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drdoom last won the day on January 14 2020

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About drdoom

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    79 Esprit S2 7807/0100S
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    Total restoration grinding along.
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  1. By way of recollection I believe the SE was set up to boost levels in the vicinity of 1 BAR for up to 30-odd seconds, or until charge cooler temps rose to the safe maximum. Outcome was 280 BHP in bursts, 264 at stable maximum at which point boost was perhaps stabilised at 0.8?
  2. Beware journalists' take on things in general, they need copy to fill space and thus will obfuscate. Every Esprit built has handled brilliantly, it's in the DNA quite obviously. Where I have found noteworthy distinction is in the finer points of steering feedback, though only between early non-Turbo and Turbo cars up to the SE spec. @Sparky gives fine advice here, drive 'em and see for yourself. Cheers
  3. Bear in mind the reference to DARPA, America's top tier weapons development think-tank before calling for punitive action on China perhaps?
  4. Glad you've checked back in with us Jonny @HowardHughes! Do please consider chipping in with a posting on your project from time to time, if nothing else it does help sustain we nutters who plow forward on overly ambitious programs. Cheers
  5. Chris, I'll gladly take your point as my memories of those days are not too sharp and sightings of TE's back then were always rare. We in Vancouver saw our first TE on offer at a Mercedes dealership showroom in'82 ( or so ). It was a silver dry sump with red decals. Don't recall its bumper colour but it surely made my heart go pitapat. 😁 In America, it was the '83 model year when the TE was officially launched with the "Investor Edition" series, sold to those prepared to underwrite Lotus finances by way of stocks purchase. Cheers
  6. It is more the norm for TE's to have the body coloured peripherals. Road & Track magazine published an on-track comparison test of the TE vs. Ferrari 308QV, back in '83 I believe, in which the TE had black bumpers. Otherwise I recall very few seen as such in the flesh. Cheers
  7. Interesting corollary with my recent experiences in attempts to contact established suppliers in the UK. Reached out to 2 very well known outfits for piston sets x 2 in the first instance, steel cranks x 2 in the latter, not a peep in response. Seems quite peculiar does it not?
  8. One fewer by the time I'm finished 7807/0100S. 😁
  9. Nice work indeed David! 40's on a 907 will be easy to get running smoothly and have respectable fuel economy. I've run K&N filters in the past but over the years it seems they've become widely regarded to be poor on filtration. Cheers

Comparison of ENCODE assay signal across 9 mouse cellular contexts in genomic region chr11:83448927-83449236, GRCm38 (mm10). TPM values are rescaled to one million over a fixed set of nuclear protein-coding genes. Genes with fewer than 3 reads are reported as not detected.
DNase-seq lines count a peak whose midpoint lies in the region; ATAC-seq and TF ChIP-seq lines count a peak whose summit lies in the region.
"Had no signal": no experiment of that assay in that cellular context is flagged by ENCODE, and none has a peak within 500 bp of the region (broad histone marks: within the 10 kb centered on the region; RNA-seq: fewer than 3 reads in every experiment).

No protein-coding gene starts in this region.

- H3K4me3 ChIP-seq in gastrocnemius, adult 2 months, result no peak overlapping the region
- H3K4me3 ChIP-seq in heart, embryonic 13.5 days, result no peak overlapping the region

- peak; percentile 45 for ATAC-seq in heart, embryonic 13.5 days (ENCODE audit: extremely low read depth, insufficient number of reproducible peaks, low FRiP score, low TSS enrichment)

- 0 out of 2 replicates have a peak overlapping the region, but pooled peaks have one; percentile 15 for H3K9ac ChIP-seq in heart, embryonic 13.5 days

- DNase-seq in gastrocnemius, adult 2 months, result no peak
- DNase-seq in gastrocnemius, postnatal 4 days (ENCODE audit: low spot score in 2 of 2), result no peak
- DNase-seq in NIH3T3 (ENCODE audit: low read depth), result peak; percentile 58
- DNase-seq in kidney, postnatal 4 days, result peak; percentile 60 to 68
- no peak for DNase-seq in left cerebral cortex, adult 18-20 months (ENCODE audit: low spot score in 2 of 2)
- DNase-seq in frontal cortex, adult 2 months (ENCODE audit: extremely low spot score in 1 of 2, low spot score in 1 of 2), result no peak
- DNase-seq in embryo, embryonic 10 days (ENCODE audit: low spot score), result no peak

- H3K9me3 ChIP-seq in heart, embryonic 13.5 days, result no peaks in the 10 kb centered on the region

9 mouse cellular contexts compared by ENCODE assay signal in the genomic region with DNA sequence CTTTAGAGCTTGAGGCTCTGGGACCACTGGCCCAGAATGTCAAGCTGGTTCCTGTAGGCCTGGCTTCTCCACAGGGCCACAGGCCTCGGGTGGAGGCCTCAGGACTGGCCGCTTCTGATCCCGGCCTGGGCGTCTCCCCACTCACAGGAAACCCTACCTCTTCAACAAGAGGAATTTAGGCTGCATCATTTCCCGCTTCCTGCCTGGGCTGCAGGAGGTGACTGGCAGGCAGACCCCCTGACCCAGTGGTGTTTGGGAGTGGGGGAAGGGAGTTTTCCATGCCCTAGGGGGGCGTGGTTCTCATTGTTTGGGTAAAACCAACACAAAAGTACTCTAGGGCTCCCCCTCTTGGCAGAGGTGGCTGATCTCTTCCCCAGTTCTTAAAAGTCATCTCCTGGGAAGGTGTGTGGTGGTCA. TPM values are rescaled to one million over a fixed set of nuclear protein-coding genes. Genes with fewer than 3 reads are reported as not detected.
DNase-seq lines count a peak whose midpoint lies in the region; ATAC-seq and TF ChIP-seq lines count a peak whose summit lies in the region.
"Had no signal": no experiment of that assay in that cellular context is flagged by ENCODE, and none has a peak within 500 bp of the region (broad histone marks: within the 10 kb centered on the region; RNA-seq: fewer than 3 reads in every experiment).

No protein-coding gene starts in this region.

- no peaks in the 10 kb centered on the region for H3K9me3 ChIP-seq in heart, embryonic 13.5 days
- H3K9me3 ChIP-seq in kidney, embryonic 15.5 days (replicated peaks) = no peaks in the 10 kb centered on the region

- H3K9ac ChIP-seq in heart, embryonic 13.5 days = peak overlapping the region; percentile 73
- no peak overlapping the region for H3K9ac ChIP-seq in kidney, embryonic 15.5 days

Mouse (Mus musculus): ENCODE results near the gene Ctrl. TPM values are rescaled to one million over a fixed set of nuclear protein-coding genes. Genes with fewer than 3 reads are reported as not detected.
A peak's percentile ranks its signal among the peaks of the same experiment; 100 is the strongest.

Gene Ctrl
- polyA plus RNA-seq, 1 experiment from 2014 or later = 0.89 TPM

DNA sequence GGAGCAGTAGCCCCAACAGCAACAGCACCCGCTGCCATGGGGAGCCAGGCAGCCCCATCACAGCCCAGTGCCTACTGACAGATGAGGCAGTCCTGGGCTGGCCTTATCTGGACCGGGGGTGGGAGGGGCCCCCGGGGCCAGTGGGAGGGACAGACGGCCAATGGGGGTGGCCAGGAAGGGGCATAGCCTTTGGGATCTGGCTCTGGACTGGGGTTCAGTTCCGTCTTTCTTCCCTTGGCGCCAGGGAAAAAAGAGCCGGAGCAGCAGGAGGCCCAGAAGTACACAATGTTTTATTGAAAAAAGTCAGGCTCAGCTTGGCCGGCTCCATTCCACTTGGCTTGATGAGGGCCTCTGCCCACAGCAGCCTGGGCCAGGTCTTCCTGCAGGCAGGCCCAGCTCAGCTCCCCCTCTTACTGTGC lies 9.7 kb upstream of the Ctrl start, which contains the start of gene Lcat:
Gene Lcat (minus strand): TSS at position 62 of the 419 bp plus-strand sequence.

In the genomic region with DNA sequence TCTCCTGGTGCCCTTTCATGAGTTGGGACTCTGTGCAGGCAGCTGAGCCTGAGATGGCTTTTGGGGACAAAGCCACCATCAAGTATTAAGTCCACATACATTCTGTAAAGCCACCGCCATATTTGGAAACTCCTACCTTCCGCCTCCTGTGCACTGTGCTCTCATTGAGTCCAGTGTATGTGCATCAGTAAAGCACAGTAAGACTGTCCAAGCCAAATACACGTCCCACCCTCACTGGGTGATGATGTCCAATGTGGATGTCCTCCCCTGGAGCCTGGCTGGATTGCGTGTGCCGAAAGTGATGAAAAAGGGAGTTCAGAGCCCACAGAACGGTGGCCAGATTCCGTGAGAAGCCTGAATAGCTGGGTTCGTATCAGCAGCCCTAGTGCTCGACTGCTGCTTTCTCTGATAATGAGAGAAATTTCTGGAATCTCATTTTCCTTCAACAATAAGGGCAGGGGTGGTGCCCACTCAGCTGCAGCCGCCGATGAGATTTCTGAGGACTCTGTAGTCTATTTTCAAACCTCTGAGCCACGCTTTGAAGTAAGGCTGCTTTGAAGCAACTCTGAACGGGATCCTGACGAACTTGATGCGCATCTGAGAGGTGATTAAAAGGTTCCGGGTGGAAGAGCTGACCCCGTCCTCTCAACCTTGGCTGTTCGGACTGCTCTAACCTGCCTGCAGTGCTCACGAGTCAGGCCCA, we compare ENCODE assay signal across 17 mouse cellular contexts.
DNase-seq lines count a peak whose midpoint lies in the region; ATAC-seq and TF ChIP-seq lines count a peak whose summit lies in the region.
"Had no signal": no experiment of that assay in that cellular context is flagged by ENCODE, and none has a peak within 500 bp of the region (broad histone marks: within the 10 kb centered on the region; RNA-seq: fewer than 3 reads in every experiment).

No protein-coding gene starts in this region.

10. My Nissan Xtrail is fitted with fairly stout aftermarket bars but I still chose not to use it for transporting the chassis, just too much at stake in the event of a mishap. Borrowed a pickup instead. Cheers
  11. Stick with the green-ish for corrosion abatement, never add leak stop additives. Cheers
  12. Thanks, Filip, that's a great document. I'm inclined to think the "B", "C", type designations followed on from what was developed for the original Twincam engines native to the early cars. Well respected Dave Bean Engineering of California published a catalog showing figures seat-seat as well as at 0.050 lift, for which the D was 232 versus 220 for the C. Attending a local Club banquet here in 1986 the late Tony Rudd explained and sketched out how the D's lift rate was more aggressive, resulting in considerably more area under the graphed lift curve as opposed to the C. Seems plausible that Lotus, thinking the D to be their best development to date, fitted the early 907 with this only to find it too peaky. Cheers
  13. Is anyone able to expand on the published timing specifications for 907/910 engines? For example, the 104 is described as 272 degrees duration as I recall but from which exact points? Seated, and at specified lash settings? What is known on the duration figures at such lift points as 0.020 or 0.050 inch? Cheers
  14. All power ( pardon the pun ) to anyone tinkering in this manner, whatever keeps these Lotus on the road is right by me. That said, I just read an article on the FIA Formula 1 website which gives pause to the notion of EV as climate solution. The Institute of Mechanical Engineers reportedly projects lifetime carbon emissions of 58gm/km for EV as opposed to 45 for carbon fueled ICE automobiles once the impact of battery production and disposal are accounted for, this in a scenario where the electricity consumed is renewable. No arguing from me as to the realities of climate trends, however it's high time to pivot from worrying people sick over the situation and instead start presenting solutions for extracting carbon from the atmosphere. Cheers
  15. Welcome @Wilmo ! The original scheme was satin black for the airdam, sills and intake "ears", though some have chosen to integrate colour with the rest of car. The bumpers should be black as well and I'd further declare this to be essential to the character of the car. As to wrap, it seems to be well developed by now and should be quite effective for the black bits though for the bumpers this would be conditional. OEM bumpers always age into a state of wrinkled skin, thus not presentable no matter how they're finished. Given GRP replacements in good shape I'd go either with wrap or paint, not worrying too much on the difference there. When my resto finally gets to finishing I plan to have the airdam and sills in body colour, deciding later whether I like that look or revert to satin via wrap. Bumpers in black either way, the "ears" in black as well hoping for a less bulky appearance. Cheers
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